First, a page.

Students working as graduate assistants, teaching assistants, or research assistants are considered to be within the scope of "on-campus" employment.
Off-Campus. A student may work off-campus. To work off-campus the student must be enrolled full-time in a post-secondary academic, vocational, or professional training program, or a vocational training program at the secondary level offered in Quebec that is at lease six months long and leads to a degree, diploma, or certificate at a designated learning institution.
A student may work off campus for a maximum of 20 hours per week during the regular academic session, but may work full-time during schedule breaks.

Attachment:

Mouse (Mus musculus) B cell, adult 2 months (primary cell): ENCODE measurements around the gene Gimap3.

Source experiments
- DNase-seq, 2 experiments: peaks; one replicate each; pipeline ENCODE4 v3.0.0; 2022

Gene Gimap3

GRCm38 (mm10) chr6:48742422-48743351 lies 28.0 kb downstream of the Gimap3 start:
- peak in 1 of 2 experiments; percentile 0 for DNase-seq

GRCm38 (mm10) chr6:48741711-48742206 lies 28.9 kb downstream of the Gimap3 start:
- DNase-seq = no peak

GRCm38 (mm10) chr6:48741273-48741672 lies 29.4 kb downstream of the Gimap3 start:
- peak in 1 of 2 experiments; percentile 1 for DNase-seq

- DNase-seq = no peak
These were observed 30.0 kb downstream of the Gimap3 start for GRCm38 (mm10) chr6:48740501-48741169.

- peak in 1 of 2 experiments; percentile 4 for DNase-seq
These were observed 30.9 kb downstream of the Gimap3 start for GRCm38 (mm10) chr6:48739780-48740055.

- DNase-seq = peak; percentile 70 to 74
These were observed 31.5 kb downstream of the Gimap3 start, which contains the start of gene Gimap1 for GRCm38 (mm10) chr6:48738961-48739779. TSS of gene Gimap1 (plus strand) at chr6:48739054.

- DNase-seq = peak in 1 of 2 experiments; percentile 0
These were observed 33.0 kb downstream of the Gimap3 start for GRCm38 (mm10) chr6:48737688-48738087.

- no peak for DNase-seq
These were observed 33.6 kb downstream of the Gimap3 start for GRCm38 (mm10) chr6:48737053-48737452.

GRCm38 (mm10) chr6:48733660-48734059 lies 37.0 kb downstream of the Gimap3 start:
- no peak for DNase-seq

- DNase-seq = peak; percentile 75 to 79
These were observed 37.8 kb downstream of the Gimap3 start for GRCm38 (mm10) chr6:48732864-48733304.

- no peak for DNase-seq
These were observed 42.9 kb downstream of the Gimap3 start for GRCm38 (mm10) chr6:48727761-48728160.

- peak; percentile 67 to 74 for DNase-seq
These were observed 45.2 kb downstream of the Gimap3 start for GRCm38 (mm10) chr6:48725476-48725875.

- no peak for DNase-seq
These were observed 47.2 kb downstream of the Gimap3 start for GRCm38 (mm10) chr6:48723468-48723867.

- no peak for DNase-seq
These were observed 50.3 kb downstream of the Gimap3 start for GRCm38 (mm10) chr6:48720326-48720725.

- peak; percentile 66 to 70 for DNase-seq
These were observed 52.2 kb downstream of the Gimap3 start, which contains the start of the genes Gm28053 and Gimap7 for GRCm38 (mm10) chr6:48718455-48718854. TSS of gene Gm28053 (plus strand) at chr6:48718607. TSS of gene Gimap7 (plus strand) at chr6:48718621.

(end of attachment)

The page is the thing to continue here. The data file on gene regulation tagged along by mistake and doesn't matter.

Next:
Co-op or Internship Program. In some situations, work experience is an essential and integral component of their program of study. A student may apply for a co-op or intern work permit if:
- Student has a valid study permit;
- Work is an essential part of student's study program in Canada;
- Student obtains a school letter confirming that all students in the program must complete work placements to obtain their degree; and
- Students co-op or internship is 50 per cent or less of the total program of study.
Student is not eligible for a co-op work permit if he or she is studying:
- English or French as a second language (ESL/FSL); or
- General interest courses or courses to prepare for another study program.
In these cases, a valid work permit is required.